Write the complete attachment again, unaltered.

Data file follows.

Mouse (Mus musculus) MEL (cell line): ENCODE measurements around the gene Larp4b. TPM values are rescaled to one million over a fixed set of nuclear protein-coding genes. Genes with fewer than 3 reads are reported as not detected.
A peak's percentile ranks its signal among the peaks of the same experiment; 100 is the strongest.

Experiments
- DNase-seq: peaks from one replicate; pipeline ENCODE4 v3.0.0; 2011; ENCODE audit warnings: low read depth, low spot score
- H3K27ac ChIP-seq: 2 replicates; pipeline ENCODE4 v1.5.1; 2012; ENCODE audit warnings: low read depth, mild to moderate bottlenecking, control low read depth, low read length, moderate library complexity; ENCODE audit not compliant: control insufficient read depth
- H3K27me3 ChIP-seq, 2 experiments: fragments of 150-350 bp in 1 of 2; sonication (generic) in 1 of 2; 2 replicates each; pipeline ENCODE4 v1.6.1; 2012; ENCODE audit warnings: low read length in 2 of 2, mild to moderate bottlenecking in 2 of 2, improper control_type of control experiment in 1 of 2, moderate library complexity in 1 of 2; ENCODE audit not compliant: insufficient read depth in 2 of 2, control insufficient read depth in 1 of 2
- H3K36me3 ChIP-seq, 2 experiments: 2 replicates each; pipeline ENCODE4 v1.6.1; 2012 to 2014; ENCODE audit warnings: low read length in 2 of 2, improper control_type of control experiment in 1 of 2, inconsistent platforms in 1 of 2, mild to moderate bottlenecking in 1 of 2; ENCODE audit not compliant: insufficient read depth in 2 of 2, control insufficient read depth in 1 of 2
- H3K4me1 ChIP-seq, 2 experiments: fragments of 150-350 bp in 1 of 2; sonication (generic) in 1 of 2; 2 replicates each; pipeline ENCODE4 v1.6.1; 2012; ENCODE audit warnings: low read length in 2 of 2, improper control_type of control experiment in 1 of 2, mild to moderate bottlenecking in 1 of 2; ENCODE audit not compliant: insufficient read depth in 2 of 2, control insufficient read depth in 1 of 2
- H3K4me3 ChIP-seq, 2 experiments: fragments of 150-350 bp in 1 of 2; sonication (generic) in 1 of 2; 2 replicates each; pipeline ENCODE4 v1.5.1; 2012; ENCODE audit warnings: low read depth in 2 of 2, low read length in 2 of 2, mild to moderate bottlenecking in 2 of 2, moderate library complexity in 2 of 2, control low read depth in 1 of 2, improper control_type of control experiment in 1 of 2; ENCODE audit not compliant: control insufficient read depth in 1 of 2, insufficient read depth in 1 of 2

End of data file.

Mouse (Mus musculus) MEL (cell line): ENCODE measurements around the gene Larp4b. TPM values are rescaled to one million over a fixed set of nuclear protein-coding genes. Genes with fewer than 3 reads are reported as not detected.
A peak's percentile ranks its signal among the peaks of the same experiment; 100 is the strongest.

Experiments
- DNase-seq: peaks from one replicate; pipeline ENCODE4 v3.0.0; 2011; ENCODE audit warnings: low read depth, low spot score
- H3K27ac ChIP-seq: 2 replicates; pipeline ENCODE4 v1.5.1; 2012; ENCODE audit warnings: low read depth, mild to moderate bottlenecking, control low read depth, low read length, moderate library complexity; ENCODE audit not compliant: control insufficient read depth
- H3K27me3 ChIP-seq, 2 experiments: fragments of 150-350 bp in 1 of 2; sonication (generic) in 1 of 2; 2 replicates each; pipeline ENCODE4 v1.6.1; 2012; ENCODE audit warnings: low read length in 2 of 2, mild to moderate bottlenecking in 2 of 2, improper control_type of control experiment in 1 of 2, moderate library complexity in 1 of 2; ENCODE audit not compliant: insufficient read depth in 2 of 2, control insufficient read depth in 1 of 2
- H3K36me3 ChIP-seq, 2 experiments: 2 replicates each; pipeline ENCODE4 v1.6.1; 2012 to 2014; ENCODE audit warnings: low read length in 2 of 2, improper control_type of control experiment in 1 of 2, inconsistent platforms in 1 of 2, mild to moderate bottlenecking in 1 of 2; ENCODE audit not compliant: insufficient read depth in 2 of 2, control insufficient read depth in 1 of 2
- H3K4me1 ChIP-seq, 2 experiments: fragments of 150-350 bp in 1 of 2; sonication (generic) in 1 of 2; 2 replicates each; pipeline ENCODE4 v1.6.1; 2012; ENCODE audit warnings: low read length in 2 of 2, improper control_type of control experiment in 1 of 2, mild to moderate bottlenecking in 1 of 2; ENCODE audit not compliant: insufficient read depth in 2 of 2, control insufficient read depth in 1 of 2
- H3K4me3 ChIP-seq, 2 experiments: fragments of 150-350 bp in 1 of 2; sonication (generic) in 1 of 2; 2 replicates each; pipeline ENCODE4 v1.5.1; 2012; ENCODE audit warnings: low read depth in 2 of 2, low read length in 2 of 2, mild to moderate bottlenecking in 2 of 2, moderate library complexity in 2 of 2, control low read depth in 1 of 2, improper control_type of control experiment in 1 of 2; ENCODE audit not compliant: control insufficient read depth in 1 of 2, insufficient read depth in 1 of 2